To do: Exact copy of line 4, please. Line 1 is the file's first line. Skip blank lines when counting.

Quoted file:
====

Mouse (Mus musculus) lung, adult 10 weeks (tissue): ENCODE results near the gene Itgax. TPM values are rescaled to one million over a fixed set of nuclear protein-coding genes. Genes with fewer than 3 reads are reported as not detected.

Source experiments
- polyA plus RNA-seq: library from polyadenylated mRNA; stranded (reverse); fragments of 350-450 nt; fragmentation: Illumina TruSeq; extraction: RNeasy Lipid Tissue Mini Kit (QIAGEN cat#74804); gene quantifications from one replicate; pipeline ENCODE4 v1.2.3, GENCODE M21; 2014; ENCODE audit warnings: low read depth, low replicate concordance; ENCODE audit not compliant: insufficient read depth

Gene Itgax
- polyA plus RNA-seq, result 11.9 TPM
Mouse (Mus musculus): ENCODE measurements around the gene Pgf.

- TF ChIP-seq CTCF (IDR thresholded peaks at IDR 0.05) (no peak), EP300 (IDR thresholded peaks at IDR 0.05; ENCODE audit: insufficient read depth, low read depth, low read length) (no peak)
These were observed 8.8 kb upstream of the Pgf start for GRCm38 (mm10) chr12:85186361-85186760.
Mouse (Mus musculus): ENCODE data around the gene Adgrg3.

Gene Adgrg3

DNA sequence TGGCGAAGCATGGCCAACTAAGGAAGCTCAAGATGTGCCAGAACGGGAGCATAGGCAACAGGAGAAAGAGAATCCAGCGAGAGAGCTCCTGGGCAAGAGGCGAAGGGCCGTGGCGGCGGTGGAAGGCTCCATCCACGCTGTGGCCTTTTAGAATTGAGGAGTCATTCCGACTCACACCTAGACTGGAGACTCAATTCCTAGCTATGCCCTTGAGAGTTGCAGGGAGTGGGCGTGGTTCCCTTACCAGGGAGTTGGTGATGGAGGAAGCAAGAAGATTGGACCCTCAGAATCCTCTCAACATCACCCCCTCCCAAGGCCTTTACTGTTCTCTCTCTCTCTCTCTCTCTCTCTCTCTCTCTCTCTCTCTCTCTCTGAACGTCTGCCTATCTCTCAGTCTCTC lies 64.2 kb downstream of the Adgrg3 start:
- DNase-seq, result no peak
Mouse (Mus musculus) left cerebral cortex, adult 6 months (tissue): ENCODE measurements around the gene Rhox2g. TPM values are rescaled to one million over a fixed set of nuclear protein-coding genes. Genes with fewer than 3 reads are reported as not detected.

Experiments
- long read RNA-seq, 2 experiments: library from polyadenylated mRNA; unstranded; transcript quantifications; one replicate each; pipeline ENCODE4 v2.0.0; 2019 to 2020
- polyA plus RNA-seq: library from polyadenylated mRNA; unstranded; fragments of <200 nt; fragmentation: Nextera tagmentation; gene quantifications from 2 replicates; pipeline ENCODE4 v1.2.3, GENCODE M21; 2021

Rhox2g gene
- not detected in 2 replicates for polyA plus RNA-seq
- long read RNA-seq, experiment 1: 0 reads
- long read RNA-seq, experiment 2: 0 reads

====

Gene Itgax